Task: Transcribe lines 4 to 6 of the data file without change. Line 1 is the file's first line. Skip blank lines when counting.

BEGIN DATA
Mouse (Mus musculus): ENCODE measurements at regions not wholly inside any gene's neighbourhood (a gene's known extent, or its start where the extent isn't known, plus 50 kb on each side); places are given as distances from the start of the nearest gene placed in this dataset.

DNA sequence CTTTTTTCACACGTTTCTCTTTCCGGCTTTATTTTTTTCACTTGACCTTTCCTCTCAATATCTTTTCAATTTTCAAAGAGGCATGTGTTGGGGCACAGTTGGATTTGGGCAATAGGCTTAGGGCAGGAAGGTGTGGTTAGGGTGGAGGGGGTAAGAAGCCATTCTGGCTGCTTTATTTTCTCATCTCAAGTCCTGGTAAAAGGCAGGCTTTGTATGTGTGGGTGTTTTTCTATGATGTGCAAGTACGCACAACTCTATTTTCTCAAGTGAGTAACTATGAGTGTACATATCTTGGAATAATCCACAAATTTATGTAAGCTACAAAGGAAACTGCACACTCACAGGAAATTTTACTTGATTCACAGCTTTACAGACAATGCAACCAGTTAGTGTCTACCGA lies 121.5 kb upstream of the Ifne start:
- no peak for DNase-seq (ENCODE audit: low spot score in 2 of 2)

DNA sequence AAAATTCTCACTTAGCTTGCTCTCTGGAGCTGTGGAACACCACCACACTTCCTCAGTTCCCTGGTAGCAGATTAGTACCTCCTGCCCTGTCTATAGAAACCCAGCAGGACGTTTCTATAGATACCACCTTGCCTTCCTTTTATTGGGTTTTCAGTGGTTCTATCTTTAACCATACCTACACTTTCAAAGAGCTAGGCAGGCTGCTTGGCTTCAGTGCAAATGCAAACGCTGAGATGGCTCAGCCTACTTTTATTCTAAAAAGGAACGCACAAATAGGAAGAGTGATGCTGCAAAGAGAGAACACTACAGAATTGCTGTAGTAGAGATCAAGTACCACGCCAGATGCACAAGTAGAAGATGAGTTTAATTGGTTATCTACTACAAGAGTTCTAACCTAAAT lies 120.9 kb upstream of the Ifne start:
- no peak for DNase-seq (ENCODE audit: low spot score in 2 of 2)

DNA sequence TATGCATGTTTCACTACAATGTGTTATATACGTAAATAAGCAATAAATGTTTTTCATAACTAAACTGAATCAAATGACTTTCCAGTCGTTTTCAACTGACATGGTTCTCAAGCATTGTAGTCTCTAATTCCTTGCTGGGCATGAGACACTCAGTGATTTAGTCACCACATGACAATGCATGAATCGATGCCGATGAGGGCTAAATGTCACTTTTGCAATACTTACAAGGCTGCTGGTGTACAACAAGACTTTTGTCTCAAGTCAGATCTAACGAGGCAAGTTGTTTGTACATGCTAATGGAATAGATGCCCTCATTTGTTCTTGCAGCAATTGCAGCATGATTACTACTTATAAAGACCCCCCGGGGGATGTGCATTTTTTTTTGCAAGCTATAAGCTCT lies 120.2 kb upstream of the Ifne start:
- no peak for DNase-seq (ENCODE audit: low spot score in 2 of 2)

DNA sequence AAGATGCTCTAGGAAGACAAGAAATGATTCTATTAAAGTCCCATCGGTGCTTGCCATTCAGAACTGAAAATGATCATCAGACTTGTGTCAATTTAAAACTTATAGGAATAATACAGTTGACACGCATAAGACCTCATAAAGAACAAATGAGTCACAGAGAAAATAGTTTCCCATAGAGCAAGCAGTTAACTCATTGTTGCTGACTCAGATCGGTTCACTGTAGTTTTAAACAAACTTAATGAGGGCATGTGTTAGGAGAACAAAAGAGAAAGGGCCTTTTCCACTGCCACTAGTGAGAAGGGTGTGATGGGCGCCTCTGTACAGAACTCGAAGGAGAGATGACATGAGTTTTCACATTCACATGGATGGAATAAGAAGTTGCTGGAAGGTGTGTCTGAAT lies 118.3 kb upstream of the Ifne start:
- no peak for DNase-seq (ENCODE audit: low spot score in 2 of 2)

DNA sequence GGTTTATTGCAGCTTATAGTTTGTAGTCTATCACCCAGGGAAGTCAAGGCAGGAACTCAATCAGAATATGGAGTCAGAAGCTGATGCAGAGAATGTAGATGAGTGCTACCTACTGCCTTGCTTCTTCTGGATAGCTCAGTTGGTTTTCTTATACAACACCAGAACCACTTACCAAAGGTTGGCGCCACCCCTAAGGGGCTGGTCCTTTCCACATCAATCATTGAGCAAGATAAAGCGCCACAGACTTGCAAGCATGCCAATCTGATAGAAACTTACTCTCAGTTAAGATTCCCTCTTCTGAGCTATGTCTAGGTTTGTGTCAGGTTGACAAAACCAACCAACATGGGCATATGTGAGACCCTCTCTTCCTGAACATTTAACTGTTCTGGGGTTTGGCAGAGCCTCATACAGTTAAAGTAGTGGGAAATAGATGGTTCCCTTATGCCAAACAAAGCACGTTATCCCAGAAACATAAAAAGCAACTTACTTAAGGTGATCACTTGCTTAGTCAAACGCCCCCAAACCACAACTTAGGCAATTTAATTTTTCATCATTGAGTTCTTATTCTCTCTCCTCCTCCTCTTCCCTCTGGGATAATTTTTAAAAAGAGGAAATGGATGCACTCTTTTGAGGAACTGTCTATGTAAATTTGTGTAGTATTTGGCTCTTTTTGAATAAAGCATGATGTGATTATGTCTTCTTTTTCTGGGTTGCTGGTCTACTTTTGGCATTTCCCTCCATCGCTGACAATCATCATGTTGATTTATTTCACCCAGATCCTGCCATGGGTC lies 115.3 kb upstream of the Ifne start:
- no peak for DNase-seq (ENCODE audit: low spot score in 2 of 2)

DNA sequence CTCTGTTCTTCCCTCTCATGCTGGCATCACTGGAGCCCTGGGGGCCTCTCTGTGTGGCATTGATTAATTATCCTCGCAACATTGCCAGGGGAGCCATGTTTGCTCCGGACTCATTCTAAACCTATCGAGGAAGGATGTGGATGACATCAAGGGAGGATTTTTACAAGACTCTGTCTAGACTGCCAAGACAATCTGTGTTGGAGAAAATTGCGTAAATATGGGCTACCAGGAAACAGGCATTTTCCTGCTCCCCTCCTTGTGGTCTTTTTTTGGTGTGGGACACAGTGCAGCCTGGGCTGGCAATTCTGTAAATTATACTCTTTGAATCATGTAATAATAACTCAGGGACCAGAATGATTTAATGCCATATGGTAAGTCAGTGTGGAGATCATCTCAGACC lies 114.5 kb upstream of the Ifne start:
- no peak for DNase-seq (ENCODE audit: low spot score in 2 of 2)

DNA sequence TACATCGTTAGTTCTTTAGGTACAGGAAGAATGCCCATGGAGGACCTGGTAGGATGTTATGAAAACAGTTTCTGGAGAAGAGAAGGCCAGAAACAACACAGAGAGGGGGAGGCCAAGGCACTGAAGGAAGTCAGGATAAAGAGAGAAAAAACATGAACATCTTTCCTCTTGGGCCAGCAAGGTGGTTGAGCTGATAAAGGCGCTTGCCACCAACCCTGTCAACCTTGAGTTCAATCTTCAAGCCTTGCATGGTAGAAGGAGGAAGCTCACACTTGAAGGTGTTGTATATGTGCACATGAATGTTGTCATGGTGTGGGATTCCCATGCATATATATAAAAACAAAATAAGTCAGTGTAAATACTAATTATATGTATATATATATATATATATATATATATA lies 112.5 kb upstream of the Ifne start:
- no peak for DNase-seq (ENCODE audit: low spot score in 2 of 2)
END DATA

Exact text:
DNA sequence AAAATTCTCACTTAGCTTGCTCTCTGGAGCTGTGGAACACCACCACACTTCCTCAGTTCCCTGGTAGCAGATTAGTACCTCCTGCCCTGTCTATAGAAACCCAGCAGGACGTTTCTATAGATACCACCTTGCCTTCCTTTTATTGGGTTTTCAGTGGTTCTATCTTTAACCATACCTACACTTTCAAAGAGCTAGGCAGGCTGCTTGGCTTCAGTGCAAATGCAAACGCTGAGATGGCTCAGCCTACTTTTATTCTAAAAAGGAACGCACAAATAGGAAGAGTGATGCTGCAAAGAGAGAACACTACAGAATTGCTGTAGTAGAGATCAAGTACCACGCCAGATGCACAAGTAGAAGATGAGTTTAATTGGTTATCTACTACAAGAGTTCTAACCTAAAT lies 120.9 kb upstream of the Ifne start:
- no peak for DNase-seq (ENCODE audit: low spot score in 2 of 2)

DNA sequence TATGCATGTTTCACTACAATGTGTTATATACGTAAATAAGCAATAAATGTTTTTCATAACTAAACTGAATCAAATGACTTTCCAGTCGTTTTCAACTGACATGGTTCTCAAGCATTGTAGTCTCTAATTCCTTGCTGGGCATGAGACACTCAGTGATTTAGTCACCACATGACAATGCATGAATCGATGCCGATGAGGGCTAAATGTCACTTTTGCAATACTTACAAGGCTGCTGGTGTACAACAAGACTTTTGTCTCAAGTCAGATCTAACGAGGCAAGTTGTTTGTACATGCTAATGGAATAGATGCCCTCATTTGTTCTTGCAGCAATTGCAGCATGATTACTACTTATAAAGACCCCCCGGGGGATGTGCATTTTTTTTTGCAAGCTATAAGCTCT lies 120.2 kb upstream of the Ifne start: